Jazz: Surreal treats at Bath time

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Indy Lifestyle Online
Bath Festival Jazz Weekend

Over the past 10 years, Bath's Jazz Festival has steadily moved the goalposts, creating an entirely new field of play. What the festival lacks in top-of-the-marquee pulling power, it makes up for in the sheer unlikeliness of its acts: Dutch harpsichordist Gnus Janssen, for example, whose mad comping on distressed versions of standards such as "Misty", proved wonderfully witty.

It may be the surreal juxtaposition of jazz and the harpsichord itself, but to see Janssen plonking out a 12-bar blues or explaining how his next composition is about fleas pogo-dancing, was unforgettable.

The chance to see California's Rova Saxophone Quartet was even more welcome, for the group are an avant garde institution whose performances in this country are very rare. Though the sound of sax quartets can be a little wearing, Rova are less concerned with tricksy ensemble parping than with communicating the essence of the music they commission from a range of composers.

Jazz that sounded more like, well, jazz could be found at Bath Pavilion where late on Saturday, Tony Coe & Co brought the day's proceedings to a close. Coe led a 10-piece band through music co-commissioned by the BBC and Cheltenham and Bath Festivals and his own playing was masterfully subtle and assured. A number of high-note features for Steve Waterman on trumpet provided energy, but the main virtue lay in writing that was never dull or academic.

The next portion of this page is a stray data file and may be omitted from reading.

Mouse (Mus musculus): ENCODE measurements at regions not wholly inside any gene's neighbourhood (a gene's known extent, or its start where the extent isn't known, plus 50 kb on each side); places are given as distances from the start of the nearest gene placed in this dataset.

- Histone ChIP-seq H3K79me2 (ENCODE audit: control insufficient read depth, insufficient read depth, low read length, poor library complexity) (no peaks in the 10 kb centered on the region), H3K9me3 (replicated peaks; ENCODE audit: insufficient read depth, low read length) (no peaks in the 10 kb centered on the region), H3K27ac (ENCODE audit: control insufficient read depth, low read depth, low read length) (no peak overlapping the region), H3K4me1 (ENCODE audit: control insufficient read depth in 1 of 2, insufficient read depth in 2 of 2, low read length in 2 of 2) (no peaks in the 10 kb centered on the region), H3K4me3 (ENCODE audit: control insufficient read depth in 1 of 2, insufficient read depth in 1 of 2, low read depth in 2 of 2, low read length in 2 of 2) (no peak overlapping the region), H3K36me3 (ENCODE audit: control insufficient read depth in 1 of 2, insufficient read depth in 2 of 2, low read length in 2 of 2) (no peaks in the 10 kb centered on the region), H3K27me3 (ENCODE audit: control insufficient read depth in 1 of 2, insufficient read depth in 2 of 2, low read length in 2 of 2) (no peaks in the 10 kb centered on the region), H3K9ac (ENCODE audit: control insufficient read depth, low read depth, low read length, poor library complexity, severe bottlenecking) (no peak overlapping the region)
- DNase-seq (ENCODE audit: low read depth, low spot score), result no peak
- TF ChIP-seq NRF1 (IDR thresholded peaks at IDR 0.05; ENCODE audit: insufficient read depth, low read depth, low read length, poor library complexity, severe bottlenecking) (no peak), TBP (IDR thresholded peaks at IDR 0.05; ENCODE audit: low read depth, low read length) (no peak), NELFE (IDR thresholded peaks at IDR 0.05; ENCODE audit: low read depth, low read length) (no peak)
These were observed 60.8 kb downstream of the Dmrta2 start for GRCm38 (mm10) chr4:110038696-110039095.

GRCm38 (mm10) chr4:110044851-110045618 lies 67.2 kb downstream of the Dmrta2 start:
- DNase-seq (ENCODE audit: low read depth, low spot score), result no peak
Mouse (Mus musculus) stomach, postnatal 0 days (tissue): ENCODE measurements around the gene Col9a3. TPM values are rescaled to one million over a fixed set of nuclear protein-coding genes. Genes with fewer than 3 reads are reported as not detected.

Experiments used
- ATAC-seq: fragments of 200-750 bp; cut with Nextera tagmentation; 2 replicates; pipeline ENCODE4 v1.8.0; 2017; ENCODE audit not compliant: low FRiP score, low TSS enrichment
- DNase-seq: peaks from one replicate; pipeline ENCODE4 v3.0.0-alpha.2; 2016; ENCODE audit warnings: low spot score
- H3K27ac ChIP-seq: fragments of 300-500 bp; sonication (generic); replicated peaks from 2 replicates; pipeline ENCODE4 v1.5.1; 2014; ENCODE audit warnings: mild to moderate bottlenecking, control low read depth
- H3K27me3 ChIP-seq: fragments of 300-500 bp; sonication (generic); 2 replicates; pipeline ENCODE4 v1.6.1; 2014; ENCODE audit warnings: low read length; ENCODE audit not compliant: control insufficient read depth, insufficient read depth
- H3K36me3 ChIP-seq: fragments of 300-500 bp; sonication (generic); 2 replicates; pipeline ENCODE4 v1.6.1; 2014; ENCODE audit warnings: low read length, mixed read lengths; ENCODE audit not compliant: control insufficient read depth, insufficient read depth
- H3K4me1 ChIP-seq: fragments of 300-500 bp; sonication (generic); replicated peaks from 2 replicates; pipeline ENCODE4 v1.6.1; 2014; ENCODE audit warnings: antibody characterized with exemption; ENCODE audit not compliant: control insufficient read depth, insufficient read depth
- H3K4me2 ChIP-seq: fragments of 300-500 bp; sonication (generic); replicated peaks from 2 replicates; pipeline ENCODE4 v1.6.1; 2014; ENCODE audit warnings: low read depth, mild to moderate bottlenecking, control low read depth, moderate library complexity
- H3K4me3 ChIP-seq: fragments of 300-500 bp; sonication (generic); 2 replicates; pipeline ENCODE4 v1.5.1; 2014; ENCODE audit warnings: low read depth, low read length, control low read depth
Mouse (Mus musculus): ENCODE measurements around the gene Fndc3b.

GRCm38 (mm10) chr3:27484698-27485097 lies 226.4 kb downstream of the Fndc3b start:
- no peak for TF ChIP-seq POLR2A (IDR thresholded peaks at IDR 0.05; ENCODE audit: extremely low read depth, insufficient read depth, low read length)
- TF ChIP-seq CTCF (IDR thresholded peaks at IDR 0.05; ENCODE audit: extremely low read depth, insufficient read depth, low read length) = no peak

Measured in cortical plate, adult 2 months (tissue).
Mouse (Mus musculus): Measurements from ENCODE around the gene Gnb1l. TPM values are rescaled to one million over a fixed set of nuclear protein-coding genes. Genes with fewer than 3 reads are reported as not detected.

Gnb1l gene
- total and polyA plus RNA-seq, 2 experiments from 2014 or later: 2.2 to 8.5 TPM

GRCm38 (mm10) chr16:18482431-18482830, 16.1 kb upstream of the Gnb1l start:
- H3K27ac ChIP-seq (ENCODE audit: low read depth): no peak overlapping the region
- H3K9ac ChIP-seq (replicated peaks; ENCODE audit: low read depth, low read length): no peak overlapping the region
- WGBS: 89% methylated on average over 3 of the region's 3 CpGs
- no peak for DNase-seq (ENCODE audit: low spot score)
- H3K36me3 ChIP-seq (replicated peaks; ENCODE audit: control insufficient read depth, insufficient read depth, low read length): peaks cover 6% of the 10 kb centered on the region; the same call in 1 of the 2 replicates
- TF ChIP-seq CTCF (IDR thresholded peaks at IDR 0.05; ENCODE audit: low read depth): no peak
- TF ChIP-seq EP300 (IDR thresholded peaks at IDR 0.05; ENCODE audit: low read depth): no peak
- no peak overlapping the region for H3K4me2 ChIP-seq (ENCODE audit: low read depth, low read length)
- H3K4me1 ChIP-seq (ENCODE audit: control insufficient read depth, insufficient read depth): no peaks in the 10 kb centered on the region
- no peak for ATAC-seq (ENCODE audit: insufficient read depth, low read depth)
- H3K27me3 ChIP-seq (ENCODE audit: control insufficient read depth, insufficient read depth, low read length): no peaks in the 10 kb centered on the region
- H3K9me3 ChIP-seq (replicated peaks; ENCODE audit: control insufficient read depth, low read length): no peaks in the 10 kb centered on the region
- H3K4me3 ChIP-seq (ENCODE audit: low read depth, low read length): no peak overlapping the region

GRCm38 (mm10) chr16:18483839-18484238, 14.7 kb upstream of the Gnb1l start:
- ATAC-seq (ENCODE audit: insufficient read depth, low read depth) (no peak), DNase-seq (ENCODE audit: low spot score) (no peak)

Trio Clusone, who played the Guildhall on Sunday, belong to the Reeves and Mortimer end of the free jazz spectrum. With veteran Dutch drummer Han Bennink playing every surface in sight (including the Georgian mantelpiece), his compatriot Ernst Reijseger using his cello as both double-bass and guitar, and straight-man Michael Moore creating a refuge of tunefulness on clarinet and saxophone, the group stretch the boundaries of taste to breaking point, yet still manage to amuse their audiences in a way few straight groups are capable of.

Highlights included a brief interlude of strict-tempo tea-dance music, Bennink's glorious bebop brush-work, and an interplay of art and slapstick that would require a very stiff upper lip to remain immune to. Like Trio Clusone, Bath's mixture of the far-flung, the home-grown and the simply odd grows on you.

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